User currently offlineTheSonntag From Germany, joined Jun 2005, 3787 posts, RR: 29
Reply 9, posted (4 years 2 months 2 weeks 5 days 20 hours ago) and read 2445 times:

Quoting MadameConcorde (Reply 6):
I had two grandfathers in WWI - they took part in the whole war.

I have an ashtray at home, which has the iron cross of my grand-grandfather, and the certificate when it was issued to him in 1916, under it. Obviously my grand-grandfather didnt care much for it, probably he had seen too much in the war already.

One Year ago i was in Ypres, and I took some pictures of the german cemetary in Langemarck and the Menenpoort for remembrance of the English troops who were not even found(and from the car a picture of a Canadian cemetary).

The area is simply covered with dozens of cemetarys.








User currently offlineronglimeng From Canada, joined Oct 2006, 626 posts, RR: 0
Reply 10, posted (4 years 2 months 2 weeks 5 days 18 hours ago) and read 2397 times:

I think I'll stick with the narrow idea that the war ended on the 11th hour of the 11th day of the 11th month (of 1918).

The completion of some sort of re-worked reparations payments is pretty dubious as a marker.

In a wider sense, some might argue that the Great War has never ended, and except for a few breathing spells and time outs, we are still dealing with issues it created.


User currently offlineTheCommodore From Australia, joined Dec 2007, 3014 posts, RR: 8
Reply 11, posted (4 years 2 months 2 weeks 5 days 15 hours ago) and read 2340 times:

Quoting falstaff (Reply 5):
Who were they paying? Who held the bonds?

I think it may have been Sweden, but 100%



Flown 905,468 kms or 2.356 times to the moon, 1296 hrs, Longest flight 10,524 kms
User currently offlineoly720man From United Kingdom, joined May 2004, 6846 posts, RR: 11
Reply 12, posted (4 years 2 months 2 weeks 5 days 9 hours ago) and read 2288 times:

Quoting falstaff (Reply 5):
Who were they paying? Who held the bonds?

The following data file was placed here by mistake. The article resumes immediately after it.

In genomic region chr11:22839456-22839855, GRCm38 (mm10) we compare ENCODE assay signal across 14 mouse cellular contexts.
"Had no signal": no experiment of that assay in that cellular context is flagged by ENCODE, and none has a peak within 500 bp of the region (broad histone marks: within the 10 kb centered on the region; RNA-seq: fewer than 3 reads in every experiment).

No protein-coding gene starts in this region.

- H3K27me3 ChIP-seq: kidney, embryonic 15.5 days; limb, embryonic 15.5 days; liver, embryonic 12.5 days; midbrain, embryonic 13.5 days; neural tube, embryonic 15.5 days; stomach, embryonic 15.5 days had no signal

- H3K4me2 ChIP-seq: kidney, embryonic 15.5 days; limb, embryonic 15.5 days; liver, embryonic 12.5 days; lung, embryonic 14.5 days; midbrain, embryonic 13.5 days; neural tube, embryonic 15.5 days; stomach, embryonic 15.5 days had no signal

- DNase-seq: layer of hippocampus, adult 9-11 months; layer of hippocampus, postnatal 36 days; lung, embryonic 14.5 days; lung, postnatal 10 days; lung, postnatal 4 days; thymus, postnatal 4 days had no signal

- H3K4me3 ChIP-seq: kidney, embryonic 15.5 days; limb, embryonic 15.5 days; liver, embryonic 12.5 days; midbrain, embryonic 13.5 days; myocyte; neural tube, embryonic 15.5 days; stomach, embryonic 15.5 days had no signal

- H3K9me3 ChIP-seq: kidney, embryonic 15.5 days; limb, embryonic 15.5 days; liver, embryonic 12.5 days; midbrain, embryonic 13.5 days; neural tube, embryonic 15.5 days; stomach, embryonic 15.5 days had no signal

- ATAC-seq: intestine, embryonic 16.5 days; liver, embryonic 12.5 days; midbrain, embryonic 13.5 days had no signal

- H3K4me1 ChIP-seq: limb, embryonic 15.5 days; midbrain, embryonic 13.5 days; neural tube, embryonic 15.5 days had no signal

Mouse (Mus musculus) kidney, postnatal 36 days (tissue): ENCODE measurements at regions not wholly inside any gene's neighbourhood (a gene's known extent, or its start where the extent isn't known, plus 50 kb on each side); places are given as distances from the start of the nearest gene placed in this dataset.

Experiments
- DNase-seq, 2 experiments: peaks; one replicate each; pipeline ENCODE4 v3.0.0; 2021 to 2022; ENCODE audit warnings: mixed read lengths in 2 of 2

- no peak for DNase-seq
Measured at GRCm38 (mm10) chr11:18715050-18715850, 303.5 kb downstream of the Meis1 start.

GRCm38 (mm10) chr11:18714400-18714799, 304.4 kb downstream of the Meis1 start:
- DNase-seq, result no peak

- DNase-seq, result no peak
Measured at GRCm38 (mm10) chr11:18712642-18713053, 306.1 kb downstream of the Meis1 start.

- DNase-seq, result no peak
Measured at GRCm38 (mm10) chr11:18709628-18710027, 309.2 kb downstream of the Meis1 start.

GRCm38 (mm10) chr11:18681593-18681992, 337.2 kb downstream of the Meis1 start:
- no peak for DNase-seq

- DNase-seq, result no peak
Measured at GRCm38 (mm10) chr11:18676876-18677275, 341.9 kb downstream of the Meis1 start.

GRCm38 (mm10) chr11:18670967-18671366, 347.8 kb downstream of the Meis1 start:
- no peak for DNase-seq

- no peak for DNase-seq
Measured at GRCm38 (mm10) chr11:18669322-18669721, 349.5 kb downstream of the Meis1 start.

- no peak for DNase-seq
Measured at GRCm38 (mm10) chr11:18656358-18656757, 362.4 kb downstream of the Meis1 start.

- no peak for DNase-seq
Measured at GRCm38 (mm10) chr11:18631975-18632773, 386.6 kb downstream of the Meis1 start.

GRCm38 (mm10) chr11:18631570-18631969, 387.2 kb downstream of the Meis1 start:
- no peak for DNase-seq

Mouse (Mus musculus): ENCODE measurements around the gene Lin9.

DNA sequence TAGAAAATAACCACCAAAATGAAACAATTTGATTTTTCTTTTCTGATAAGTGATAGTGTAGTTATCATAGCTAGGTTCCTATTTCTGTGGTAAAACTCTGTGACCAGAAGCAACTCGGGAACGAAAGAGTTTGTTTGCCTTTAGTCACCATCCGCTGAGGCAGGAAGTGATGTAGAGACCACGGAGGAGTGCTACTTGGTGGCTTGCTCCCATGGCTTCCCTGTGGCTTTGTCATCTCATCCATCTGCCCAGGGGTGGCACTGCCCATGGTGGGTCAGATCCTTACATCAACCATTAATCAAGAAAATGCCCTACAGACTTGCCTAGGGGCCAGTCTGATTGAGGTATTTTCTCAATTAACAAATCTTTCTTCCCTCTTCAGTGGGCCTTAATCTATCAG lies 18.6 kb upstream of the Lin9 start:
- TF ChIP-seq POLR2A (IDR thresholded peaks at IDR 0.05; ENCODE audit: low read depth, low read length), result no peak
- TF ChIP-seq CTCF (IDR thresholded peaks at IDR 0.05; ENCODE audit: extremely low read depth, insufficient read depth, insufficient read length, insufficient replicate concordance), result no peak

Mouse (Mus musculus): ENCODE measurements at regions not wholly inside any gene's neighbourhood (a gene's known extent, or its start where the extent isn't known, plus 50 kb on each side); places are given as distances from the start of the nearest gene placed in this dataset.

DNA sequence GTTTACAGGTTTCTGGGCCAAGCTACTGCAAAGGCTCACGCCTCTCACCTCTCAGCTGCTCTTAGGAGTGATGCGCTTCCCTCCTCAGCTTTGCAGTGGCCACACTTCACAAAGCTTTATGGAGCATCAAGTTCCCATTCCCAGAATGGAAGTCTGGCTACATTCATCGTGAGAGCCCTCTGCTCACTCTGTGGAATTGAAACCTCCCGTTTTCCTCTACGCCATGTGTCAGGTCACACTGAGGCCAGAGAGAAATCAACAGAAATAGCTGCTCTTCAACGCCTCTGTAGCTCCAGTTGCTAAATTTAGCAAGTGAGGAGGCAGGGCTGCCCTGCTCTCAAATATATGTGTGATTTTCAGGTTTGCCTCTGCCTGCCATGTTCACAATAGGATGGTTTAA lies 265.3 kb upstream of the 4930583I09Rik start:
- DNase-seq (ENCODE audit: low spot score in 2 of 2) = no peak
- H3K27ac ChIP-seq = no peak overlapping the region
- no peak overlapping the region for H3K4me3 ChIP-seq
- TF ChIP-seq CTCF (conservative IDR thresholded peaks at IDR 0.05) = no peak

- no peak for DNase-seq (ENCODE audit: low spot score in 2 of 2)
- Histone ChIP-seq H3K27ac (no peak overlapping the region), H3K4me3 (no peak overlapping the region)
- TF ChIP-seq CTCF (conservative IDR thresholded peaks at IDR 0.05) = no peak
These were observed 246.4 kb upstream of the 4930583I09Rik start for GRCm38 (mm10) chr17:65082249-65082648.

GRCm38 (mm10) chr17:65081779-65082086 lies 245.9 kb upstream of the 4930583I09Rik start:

All I can find is the catch-all "private and institutional investors" in various countries.

http://haas414.wordpress.com/2010/10...-one-years-after-berlin-wall-fell/

And the payments were interest payments on bonds issued in the 1920's. Germany paid the principal, but not the interest until Germany was reunified.

Payments were suspended in the early 1930's due to a global financial crisis and Adolf Hitler's Nazi government never restarted them. Only in 1953 did West Germany agree to begin repaying the principal debt on the bonds.

It was agreed at an international conference that the interest payments would not begin until Germany was reunified. When the Berlin wall fell in 1990, the country began its interest payments, the last of which will be made on Sunday, October 3.


http://www.jpost.com/International/Article.aspx?id=189637



wheat and dairy can screw up your brain
User currently offlineMD11Engineer From Germany, joined Oct 2003, 14139 posts, RR: 62
Reply 13, posted (4 years 2 months 2 weeks 5 days 8 hours ago) and read 2272 times:

Quoting TheCommodore (Reply 11):
Quoting falstaff (Reply 5):
Who were they paying? Who held the bonds?

I think it may have been Sweden, but 100%

Part of it. Up to the 1983 we had a monopoly for match sticks. The reason was that in 1930 a Swedish match manufacturer Ivar Kreuger gave the German government a huge loan at good conditions to pay for reparations, but demanded a monopoly on all matches sold in Germany until his loan was paid back.

Jan


User currently offlinePyrex From Portugal, joined Aug 2005, 4068 posts, RR: 30
Reply 14, posted (4 years 2 months 2 weeks 5 days 7 hours ago) and read 2240 times:

May the shameful way the war ended (the Versailles treaty that led directly to WW2) be put to rest now. France and the United Kingdom should have pitched in to make payments on those bonds, since they were the primary beneficiaries of them.


Read this very carefully, I shall write this only once!
User currently onlinefalstaff From United States of America, joined Jun 2006, 6171 posts, RR: 29
Reply 15, posted (4 years 2 months 2 weeks 5 days 6 hours ago) and read 2214 times:
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Quoting ronglimeng (Reply 10):
I think I'll stick with the narrow idea that the war ended on the 11th hour of the 11th day of the 11th month (of 1918).


That is always how I remembered it. This past summer I was in the UK and saw several memorials with the ending date of WWI in 1919. The friend I was hanging out with explained that the war actually did end in 1919. Which explained a trivia game "error" I saw in a bar a few years back. I was playing one of those game machines that sits on the bar and when the trivia question about what year did WWI end came up, 1918 was not one of the choices. I was dumbfounded because I always thought of 11-11-18 was the end of the war. When I got the answer wrong it showed the correct choice was 1919.

The USA considers a WWII vet anyone who served between 12-7-41 to 12-31-46. The WWII victory service ribbon was awarded to anyone who served on or between those dates. There is a separate service ribbon for those that served at anytime between 9-1-39 and 12-6-41.



My mug slaketh over on Falstaff N503